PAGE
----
How Many Angels LO30449

From: AM de Lange (
Date: 08/07/03

Replying to LO30434 --

Dear Organlearners,

Andrew Campbell < > wrote:

>I was once asked about simplicity and complexity's relation,
>I mean as sides of the same coin - though i'd prefer a globe...
>the idea being suggested is that there may be a grander simplicity
>on the other side of complexity.

Greetings dear Andrew,

I, perhaps, wrote the most on complexity in our list. But, sadly, i have
never stressed the truth which you wrote about above. The more complex a
person's world view becomes, the clearer it becomes to that person which
things to care for. Its like living in a desert. There are so many to
explore. But the need for water is the primary concern. Water, such a
simple thing. Yet, without it death is inevitable. In a desert there is
only one angel and that is water.

>In another place i hardly ever visit anymore, that you'll
>understand...i read an account of a man who found something
>fundamental ;-) in the desert solitude. Reading the account i
>was struck dumb for a number of hours...and i thought how
>strange;-), with seven years wandering in this cyber desert,
>semi desert i should so easily have missed this beautiful both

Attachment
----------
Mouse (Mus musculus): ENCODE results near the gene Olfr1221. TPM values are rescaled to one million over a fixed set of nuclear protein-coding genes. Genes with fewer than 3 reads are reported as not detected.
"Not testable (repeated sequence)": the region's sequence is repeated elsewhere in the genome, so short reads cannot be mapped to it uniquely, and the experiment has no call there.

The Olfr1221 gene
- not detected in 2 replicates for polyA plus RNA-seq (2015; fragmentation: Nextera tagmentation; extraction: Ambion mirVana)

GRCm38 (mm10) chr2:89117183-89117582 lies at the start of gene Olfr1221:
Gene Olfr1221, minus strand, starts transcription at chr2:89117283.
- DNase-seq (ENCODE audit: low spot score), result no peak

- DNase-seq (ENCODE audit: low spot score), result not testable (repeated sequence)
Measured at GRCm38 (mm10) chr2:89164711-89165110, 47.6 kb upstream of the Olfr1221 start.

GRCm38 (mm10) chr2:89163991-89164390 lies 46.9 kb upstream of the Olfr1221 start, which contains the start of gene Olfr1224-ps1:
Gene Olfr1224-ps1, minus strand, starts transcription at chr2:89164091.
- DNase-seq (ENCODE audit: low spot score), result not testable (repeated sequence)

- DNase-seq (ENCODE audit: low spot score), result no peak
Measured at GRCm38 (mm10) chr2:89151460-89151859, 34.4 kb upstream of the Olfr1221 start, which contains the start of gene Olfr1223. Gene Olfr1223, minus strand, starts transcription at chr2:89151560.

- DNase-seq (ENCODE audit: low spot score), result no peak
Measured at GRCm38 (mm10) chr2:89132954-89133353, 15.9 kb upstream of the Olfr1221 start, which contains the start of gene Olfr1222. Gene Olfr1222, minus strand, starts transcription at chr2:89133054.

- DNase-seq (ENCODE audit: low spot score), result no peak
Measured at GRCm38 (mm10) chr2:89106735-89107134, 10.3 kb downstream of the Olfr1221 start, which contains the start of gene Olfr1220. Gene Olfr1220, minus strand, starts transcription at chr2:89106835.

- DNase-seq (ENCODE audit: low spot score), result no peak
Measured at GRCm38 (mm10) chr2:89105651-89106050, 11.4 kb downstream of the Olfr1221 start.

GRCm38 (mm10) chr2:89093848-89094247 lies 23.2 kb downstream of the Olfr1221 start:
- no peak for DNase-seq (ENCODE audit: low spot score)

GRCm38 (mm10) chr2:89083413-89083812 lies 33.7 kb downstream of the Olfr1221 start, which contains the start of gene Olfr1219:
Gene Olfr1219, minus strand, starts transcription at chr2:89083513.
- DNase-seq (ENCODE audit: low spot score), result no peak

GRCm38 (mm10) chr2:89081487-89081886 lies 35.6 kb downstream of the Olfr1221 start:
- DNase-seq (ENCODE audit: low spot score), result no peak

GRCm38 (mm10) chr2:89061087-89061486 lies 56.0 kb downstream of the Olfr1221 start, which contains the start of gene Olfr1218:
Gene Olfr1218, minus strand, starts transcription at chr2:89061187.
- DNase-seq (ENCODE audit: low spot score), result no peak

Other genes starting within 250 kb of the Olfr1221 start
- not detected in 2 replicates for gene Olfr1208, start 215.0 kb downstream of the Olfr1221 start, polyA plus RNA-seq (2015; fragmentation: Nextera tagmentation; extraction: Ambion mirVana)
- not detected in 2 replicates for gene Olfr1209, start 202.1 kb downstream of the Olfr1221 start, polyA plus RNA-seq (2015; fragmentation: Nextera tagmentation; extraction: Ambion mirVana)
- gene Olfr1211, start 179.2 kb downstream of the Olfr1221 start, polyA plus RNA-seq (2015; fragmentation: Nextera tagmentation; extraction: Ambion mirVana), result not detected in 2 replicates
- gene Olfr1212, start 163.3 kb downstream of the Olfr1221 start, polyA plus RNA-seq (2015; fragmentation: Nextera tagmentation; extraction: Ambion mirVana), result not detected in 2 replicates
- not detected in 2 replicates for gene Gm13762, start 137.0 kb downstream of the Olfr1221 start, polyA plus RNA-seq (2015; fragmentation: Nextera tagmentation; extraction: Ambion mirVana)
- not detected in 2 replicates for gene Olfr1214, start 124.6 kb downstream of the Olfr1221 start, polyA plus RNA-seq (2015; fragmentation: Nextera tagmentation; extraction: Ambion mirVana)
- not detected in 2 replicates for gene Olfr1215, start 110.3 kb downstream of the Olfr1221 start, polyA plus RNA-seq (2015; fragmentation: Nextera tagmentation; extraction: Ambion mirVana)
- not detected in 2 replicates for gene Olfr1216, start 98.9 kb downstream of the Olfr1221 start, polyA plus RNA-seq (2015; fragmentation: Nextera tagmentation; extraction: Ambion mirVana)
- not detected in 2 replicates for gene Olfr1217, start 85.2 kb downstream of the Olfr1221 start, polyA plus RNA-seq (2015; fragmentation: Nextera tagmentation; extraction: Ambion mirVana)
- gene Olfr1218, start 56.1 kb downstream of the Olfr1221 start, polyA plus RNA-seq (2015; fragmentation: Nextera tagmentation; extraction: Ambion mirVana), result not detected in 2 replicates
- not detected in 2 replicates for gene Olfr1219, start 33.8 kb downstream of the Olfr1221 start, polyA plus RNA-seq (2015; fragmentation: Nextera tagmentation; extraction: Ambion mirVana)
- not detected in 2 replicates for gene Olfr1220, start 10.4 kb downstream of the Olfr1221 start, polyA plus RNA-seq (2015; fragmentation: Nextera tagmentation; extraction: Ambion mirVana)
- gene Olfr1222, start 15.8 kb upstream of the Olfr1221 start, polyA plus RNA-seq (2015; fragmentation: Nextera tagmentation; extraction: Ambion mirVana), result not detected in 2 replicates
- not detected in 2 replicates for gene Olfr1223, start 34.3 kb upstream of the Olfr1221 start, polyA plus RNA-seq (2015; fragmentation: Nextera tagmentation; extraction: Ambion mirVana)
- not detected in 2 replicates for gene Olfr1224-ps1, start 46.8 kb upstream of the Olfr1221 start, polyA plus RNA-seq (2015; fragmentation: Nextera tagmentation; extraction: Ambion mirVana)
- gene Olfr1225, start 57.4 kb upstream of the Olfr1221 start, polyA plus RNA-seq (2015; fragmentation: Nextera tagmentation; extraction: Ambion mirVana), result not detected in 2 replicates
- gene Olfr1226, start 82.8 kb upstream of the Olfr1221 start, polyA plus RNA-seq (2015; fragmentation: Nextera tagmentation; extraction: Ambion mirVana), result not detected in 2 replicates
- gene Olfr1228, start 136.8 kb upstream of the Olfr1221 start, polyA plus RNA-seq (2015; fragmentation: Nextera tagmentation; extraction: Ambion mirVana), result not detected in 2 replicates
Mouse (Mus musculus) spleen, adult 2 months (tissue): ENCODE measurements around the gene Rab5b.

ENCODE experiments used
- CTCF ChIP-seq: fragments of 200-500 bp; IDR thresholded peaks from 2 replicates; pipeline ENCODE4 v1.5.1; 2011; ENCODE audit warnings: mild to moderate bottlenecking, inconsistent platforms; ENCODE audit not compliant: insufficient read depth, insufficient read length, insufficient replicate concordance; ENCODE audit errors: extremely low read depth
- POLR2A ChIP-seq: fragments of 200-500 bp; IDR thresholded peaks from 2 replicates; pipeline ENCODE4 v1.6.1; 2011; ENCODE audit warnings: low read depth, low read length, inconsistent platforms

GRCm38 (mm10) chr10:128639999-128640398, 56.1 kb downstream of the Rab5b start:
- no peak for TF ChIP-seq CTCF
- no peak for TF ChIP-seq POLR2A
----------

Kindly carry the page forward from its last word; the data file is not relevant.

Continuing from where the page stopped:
>scientific and artistic description, this authentic account ;-). Put
>short, and i hope not to injure the man's visions, he said that the
>further he went into the heart of the desert (almost a perfect
>'chaos' in cultural complexity terms) he found his 'being' relation
>incrementally increasing....and as he strode out of the heart of
>the wilderness his 'becoming' aspect grew...

Dear Andrew, i understand perfectly. May i put it otherwise. The desert,
like any other wilderness, is devoid of humankind and its baggage. After a
few days in such a wilderness, a person will experience how that baggage
gets lost, almost as if by purification. I can write a hundred pages in
the complexity of this baggage, but when i have to summarise it with one
word, it is wretched with CONFLICT. Try to live in a desert in conflict
with it and you are a goner.

What a great pity is it not that in our organisations conflict is accepted
as unavoidable. Would it be the same in a learning organisation?

With care and best wishes,


At de Lange <> Snailmail: A M de Lange Gold Fields Computer Centre Faculty of Science - University of Pretoria Pretoria 0001 - Rep of South Africa

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